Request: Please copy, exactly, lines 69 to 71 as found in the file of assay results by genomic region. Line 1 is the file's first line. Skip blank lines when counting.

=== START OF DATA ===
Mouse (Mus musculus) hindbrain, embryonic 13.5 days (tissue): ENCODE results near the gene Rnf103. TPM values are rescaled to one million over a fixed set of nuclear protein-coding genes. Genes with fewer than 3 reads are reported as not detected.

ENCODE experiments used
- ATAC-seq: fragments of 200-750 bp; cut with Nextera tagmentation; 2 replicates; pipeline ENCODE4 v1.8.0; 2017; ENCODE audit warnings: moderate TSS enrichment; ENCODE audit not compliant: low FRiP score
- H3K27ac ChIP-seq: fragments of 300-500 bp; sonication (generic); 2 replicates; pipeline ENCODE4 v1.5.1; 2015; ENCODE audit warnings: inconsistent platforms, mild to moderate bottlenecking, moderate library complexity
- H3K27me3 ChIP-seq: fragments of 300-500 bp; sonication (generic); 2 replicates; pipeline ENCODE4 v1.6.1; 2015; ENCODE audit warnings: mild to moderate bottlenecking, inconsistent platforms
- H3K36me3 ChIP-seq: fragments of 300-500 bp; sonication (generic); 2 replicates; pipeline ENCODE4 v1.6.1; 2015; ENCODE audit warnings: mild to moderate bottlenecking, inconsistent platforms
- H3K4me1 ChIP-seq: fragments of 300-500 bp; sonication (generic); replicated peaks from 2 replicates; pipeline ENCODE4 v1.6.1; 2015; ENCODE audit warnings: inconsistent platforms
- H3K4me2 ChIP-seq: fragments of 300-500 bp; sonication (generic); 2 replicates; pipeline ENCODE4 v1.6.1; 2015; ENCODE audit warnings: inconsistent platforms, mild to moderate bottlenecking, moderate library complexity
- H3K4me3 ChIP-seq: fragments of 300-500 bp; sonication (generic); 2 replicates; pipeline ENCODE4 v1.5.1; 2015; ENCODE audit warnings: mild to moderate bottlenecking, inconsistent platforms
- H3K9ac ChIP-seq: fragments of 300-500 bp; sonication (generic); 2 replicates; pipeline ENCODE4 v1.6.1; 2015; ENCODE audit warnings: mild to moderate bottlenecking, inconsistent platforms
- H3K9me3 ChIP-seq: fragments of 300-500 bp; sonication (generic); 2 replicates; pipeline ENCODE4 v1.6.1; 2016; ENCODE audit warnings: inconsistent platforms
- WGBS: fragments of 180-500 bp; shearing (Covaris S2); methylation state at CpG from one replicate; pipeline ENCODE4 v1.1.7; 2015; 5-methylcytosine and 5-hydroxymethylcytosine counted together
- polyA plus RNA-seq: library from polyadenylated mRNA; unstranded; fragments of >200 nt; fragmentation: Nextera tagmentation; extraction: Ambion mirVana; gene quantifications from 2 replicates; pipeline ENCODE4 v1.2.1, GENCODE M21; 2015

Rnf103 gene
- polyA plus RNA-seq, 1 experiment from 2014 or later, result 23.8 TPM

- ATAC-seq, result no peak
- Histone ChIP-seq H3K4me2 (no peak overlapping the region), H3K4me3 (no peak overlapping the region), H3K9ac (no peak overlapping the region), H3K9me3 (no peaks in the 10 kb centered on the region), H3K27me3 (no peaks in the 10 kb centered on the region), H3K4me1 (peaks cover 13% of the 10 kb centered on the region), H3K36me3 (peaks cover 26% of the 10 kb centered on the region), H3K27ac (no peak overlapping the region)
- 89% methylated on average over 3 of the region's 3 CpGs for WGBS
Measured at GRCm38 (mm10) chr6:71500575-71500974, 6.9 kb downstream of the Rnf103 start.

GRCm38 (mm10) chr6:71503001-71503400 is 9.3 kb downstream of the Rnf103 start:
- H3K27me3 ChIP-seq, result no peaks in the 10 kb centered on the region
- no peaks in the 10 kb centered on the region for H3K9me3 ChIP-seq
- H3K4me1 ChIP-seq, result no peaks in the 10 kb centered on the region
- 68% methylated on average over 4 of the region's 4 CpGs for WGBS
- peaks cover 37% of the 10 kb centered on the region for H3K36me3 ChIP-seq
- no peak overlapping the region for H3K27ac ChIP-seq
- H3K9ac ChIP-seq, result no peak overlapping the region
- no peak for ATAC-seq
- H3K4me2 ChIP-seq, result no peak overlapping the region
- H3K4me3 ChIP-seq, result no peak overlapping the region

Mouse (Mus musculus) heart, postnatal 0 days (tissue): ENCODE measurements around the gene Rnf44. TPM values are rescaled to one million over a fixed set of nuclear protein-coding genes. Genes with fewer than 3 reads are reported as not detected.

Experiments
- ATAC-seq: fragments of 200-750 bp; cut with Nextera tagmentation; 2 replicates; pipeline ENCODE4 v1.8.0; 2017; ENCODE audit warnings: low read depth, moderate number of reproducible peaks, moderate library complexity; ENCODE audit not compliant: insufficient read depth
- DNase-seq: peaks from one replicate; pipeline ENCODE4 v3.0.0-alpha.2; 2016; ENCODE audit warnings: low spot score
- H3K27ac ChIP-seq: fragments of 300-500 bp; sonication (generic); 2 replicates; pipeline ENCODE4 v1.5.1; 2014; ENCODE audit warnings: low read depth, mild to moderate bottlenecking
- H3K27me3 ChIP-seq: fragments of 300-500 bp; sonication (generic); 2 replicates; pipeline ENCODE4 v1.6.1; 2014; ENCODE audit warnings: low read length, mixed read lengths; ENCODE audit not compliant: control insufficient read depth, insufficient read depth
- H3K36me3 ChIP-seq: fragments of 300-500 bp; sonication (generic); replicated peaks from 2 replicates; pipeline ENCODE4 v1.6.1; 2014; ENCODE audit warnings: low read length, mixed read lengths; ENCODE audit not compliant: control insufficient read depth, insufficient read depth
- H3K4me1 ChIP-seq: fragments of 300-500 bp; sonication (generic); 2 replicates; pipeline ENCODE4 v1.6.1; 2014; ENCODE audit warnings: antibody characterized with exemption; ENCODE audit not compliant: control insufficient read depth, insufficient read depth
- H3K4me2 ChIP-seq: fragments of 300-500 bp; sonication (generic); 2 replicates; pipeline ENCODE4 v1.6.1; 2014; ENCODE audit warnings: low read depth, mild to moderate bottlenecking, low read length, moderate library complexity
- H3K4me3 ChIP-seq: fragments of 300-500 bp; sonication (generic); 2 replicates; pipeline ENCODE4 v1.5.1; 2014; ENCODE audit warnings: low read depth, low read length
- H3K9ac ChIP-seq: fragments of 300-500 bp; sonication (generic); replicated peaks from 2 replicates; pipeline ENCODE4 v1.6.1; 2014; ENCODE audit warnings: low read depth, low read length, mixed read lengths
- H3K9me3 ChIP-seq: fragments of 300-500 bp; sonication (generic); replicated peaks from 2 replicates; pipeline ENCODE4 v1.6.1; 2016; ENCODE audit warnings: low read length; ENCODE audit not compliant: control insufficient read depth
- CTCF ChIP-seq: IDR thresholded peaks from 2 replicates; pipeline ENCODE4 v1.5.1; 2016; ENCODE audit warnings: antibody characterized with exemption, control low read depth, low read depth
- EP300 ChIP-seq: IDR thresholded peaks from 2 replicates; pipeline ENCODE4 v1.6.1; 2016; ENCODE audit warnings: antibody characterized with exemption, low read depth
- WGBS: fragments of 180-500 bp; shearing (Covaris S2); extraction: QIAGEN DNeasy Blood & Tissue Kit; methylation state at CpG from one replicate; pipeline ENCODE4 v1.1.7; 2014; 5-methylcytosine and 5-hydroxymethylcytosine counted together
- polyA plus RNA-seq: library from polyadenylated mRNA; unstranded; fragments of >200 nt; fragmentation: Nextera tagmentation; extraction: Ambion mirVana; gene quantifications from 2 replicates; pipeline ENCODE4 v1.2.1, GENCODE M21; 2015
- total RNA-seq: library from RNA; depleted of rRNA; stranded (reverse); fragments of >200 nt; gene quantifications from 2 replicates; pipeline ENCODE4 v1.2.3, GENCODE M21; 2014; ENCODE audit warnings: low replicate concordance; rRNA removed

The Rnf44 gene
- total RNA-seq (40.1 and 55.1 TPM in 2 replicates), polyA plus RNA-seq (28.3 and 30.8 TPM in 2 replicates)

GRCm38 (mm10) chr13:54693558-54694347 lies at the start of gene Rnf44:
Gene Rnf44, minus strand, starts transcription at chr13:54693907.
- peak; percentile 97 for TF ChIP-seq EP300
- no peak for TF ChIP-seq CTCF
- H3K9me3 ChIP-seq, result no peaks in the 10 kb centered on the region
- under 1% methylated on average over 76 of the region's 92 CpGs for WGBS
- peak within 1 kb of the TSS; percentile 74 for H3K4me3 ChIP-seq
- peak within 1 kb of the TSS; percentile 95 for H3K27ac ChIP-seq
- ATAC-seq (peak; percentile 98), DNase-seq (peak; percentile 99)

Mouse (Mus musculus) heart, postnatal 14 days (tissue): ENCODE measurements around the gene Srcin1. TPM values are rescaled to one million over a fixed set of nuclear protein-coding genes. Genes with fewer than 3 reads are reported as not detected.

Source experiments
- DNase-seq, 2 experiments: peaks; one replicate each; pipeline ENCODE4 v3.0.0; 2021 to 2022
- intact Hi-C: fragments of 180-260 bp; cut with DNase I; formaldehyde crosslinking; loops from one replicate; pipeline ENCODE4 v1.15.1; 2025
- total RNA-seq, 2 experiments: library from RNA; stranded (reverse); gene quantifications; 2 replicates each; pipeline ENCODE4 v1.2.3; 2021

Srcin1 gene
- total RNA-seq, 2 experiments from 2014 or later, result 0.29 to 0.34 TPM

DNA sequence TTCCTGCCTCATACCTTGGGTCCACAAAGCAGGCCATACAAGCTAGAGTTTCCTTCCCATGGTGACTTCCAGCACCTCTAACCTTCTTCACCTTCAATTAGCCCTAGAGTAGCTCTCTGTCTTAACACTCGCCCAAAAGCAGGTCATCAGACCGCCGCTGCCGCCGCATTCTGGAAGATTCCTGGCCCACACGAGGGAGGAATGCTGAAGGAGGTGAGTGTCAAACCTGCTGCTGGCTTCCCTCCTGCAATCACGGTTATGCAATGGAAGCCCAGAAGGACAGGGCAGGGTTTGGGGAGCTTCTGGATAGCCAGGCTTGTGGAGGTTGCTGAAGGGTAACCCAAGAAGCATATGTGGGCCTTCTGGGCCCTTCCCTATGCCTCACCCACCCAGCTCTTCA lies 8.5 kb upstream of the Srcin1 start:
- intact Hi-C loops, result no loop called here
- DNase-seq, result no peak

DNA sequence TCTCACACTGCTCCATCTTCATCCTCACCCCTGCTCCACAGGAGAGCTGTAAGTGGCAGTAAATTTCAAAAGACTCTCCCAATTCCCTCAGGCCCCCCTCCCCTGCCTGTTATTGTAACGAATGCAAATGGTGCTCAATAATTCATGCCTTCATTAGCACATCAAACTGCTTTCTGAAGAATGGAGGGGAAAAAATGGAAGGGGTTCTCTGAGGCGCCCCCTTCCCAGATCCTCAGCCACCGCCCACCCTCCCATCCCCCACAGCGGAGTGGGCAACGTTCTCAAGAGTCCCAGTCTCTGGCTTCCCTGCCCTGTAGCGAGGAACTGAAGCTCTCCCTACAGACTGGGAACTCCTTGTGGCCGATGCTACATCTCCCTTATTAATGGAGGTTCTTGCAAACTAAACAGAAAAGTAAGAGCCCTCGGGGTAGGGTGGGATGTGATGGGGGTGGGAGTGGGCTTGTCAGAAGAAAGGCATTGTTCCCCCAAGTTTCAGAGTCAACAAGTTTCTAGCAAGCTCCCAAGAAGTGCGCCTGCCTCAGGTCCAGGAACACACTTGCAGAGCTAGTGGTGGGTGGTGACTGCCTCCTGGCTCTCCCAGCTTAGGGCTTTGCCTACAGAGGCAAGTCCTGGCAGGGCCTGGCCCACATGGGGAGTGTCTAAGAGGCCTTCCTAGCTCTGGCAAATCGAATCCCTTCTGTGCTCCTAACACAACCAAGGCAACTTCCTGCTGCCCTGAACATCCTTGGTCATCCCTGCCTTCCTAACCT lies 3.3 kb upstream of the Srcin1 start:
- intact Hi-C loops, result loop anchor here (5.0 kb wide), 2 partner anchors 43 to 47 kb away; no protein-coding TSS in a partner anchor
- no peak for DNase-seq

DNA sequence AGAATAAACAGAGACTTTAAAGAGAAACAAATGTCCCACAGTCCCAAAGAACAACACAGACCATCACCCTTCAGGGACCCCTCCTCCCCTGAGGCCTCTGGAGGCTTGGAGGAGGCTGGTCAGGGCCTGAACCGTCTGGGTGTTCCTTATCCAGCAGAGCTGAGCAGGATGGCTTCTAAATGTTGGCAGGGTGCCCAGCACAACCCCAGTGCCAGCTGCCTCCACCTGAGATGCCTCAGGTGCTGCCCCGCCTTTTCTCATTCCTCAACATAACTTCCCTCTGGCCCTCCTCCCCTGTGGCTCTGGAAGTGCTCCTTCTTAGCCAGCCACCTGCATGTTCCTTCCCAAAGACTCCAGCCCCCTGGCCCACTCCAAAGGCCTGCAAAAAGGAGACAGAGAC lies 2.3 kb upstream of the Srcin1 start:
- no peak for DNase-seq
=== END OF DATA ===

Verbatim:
DNA sequence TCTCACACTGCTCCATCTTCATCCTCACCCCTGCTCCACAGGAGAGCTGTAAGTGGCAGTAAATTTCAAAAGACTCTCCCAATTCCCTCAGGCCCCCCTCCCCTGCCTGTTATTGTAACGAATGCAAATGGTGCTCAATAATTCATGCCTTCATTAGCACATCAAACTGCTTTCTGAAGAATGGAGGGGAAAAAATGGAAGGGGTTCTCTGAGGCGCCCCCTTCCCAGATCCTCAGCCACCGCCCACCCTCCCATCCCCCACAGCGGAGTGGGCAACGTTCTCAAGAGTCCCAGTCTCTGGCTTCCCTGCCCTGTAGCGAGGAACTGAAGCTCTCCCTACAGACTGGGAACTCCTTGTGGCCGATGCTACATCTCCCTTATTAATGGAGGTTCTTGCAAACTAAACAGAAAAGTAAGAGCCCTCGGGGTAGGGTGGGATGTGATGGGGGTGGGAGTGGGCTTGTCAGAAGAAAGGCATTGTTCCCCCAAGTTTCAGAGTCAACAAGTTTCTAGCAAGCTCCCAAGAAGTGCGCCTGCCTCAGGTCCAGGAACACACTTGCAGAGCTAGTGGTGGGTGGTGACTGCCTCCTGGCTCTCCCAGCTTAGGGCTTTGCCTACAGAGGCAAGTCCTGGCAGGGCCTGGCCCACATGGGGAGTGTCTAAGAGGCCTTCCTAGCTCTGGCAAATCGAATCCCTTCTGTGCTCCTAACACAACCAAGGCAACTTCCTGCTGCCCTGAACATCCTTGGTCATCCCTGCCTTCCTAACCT lies 3.3 kb upstream of the Srcin1 start:
- intact Hi-C loops, result loop anchor here (5.0 kb wide), 2 partner anchors 43 to 47 kb away; no protein-coding TSS in a partner anchor
- no peak for DNase-seq